New Zealand saved the worst of a poor batting series until the last in India and the statistics paint a bleak picture of how the batsmen went about their work in Indore.

In their 321-run loss, which rounded off a dispiriting 3-0 tonking by the world No 1 side, the breakdown of how each team's runs were scored was revealing.

India scored 345 singles in the course of their 557 for five and 216 for three. New Zealand managed 93 in the match in their 299/153 double.

New Zealand made 106 of their second innings' 153 in boundaries, just 28 in singles. There seemed no appreciation of the value of the smallest scoring shot in terms of both ticking the board over and rotating the strike.

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Virat Kohli, in the course of his marathon 211 off 366 balls, scored 115 of them in ones. He effectively killed New Zealand with a pillow rather than a rapier.

New Zealand looked as if they'd chucked it in by the fourth innings. They earned magnanimous praise from Kohli for their resilience and knack of making things hard for India earlier in the series. Kohli would have been hard pressed to say the same of this shower.

All out inside 45 overs doesn't bear scrutiny. Sure, New Zealand aren't the only side to go to India and get bounced. India have won 12 of their last 15 home series, beaten only by England three years ago, and regained the top ranking with the win in Kolkata.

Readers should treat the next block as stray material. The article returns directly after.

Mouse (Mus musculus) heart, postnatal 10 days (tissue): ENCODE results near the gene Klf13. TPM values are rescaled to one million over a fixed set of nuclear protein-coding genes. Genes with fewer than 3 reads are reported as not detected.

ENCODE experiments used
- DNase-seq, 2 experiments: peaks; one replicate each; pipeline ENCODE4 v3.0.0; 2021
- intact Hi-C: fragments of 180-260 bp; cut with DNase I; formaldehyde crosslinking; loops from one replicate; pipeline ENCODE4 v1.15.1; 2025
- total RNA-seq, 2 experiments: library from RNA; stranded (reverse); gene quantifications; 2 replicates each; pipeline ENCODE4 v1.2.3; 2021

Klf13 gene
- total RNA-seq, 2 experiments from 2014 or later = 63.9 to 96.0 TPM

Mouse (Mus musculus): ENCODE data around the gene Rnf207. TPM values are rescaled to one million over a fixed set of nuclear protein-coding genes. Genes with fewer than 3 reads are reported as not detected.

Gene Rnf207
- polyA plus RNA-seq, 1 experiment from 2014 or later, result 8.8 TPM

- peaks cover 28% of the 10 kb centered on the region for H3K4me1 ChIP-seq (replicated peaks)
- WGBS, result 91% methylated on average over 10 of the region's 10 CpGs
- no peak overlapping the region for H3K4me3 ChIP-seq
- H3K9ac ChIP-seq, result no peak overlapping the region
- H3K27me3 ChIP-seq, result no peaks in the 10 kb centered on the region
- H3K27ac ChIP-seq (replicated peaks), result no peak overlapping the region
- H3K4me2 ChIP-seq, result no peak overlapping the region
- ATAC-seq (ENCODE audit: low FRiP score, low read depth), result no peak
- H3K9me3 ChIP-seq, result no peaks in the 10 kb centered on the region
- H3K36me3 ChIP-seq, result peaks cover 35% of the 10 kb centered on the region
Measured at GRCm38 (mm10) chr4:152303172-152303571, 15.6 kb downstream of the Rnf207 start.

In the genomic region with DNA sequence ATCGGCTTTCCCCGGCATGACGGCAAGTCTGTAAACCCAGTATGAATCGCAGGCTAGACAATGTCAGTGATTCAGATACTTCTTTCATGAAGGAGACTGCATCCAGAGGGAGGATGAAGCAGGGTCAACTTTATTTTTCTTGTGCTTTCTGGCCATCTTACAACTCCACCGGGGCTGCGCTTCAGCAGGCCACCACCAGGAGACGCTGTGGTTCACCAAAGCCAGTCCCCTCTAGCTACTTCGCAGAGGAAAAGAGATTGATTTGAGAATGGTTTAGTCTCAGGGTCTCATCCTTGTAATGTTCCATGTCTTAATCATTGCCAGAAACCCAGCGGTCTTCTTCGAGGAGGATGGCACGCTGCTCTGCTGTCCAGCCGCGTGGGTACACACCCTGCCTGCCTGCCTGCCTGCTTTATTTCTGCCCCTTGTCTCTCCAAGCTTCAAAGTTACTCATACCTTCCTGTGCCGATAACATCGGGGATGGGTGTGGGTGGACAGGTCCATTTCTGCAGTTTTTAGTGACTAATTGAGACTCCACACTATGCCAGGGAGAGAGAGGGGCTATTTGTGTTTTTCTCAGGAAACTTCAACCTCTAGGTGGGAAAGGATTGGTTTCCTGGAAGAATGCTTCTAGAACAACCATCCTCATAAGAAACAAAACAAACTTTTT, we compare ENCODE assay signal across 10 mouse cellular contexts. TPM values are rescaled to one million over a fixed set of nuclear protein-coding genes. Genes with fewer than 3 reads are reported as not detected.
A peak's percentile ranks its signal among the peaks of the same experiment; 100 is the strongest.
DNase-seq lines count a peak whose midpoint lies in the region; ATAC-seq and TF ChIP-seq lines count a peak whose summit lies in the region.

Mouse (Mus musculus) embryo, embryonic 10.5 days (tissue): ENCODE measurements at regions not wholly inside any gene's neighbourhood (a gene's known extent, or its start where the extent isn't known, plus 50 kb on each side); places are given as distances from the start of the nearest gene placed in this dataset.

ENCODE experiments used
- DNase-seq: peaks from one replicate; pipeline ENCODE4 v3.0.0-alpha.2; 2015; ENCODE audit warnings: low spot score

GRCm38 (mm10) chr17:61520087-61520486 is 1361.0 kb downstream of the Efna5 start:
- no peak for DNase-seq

The Indore pitch was the best of the three in the rubber, but it was clear the dynamic changed when India took the field for the final innings.

Where New Zealand's bowlers simply didn't have the runs to work with to apply pressure through close catchers, India's Ravi Ashwin and Ravi Jadeja immediately had a ring of fielders around the bat, ready to pounce on every half chance. It was a refrain that ran through the series.

Ravi Ashwin is among the world's best bowlers and snapped up 13 wickets in the test, 27 in the series, a blink off twice the number of the next best bowler on either side, who happened to be his spin chum Ravi Jadeja.

Certainly he was a major force throughout the series but on Tuesday night New Zealand showed no application, no taste for the fight. Where was the defiance to at least justify Kohli's praise and take the innings well into the final day?

Ross Taylor's wretched tour ended appropriately and by the time Jeetan Patel came to the crease the die was cast. Even so, he was dropped at short leg first ball, then aimed a swipe at the next and was bowled. The white flag was up.

Captain Kane Williamson spoke of lessons to be learnt. That's true but New Zealand's fans deserved better than this.

For some time the cry has gone out for more tests against the heavy mobs, the likes of Australia, South Africa and India. "Oh no, not Bangladesh/Sri Lanka/Zimbabwe/West Indies again" has become a familiar refrain when each summer schedule is released.

On this showing, New Zealand, now ranked No 7, can't complain. They have lost six of seven tests against that Big Three this year, the other a washout. Some numbers don't lie.